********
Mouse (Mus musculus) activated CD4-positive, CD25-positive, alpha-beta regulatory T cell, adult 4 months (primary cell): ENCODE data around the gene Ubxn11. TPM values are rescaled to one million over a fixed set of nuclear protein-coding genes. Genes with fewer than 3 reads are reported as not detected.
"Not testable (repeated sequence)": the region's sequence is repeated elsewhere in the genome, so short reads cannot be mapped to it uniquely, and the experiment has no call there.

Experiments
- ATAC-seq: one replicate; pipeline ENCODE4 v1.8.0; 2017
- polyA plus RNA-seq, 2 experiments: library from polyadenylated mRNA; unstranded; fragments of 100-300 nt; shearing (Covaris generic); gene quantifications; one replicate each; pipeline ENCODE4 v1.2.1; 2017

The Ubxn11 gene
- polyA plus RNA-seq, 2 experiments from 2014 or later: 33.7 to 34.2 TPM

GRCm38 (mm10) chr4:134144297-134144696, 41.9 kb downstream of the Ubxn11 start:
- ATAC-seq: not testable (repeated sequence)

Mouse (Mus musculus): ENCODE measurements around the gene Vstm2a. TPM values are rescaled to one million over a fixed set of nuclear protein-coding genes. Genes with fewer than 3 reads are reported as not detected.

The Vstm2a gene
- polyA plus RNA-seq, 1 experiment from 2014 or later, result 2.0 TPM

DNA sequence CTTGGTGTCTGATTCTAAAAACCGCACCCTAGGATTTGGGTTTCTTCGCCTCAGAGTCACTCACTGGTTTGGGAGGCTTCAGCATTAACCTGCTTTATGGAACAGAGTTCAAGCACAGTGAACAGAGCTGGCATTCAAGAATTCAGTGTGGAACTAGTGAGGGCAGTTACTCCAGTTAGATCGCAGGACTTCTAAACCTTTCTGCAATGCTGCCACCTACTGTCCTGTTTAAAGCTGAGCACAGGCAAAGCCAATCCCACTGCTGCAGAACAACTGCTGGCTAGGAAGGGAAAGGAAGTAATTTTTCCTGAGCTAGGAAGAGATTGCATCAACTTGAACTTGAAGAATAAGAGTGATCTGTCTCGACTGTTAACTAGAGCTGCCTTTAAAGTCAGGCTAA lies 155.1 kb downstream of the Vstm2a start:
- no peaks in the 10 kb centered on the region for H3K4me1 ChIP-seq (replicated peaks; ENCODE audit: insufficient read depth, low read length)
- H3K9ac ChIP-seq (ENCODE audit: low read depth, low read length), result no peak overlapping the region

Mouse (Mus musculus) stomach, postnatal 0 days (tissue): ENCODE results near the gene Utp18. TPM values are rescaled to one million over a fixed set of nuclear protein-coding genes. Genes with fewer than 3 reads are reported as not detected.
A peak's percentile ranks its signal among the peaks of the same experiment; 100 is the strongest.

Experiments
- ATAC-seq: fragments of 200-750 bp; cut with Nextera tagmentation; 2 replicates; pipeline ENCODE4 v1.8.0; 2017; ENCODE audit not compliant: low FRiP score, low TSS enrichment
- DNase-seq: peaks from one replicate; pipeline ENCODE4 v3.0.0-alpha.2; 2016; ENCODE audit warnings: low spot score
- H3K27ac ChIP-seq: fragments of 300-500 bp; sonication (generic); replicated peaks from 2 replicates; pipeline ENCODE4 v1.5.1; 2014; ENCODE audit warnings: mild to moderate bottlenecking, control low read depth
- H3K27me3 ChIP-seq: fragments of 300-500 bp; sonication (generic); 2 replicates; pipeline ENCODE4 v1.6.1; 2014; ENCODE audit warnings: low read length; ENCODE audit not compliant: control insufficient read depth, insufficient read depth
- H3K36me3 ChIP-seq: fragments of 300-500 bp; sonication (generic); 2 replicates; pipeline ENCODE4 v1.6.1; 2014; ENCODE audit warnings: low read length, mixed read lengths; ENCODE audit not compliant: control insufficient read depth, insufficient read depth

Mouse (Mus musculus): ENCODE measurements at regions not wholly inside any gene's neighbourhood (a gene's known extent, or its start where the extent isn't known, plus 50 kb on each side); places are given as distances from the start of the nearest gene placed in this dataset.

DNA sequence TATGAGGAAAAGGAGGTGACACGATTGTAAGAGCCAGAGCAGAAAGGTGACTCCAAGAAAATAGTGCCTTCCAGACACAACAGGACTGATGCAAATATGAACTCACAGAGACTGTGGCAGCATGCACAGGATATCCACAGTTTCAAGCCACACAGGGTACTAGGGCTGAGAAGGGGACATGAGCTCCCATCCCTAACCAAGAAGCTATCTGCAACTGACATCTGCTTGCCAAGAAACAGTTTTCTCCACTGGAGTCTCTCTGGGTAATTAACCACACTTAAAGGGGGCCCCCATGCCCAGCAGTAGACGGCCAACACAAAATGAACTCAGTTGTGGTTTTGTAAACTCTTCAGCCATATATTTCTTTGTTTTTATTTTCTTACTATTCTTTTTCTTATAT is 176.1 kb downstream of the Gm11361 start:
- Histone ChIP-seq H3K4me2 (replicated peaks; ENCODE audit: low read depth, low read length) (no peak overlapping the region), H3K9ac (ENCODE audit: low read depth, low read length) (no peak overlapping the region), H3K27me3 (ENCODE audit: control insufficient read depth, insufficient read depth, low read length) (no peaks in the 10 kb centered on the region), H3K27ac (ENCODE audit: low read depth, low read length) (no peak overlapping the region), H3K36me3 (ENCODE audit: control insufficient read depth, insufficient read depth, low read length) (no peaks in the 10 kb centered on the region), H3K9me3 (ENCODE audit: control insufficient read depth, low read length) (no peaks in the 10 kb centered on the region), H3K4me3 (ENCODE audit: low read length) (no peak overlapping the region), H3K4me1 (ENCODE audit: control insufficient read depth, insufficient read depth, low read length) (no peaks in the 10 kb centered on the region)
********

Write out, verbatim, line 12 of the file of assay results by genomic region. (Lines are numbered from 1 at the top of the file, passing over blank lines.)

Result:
- polyA plus RNA-seq, 1 experiment from 2014 or later, result 2.0 TPM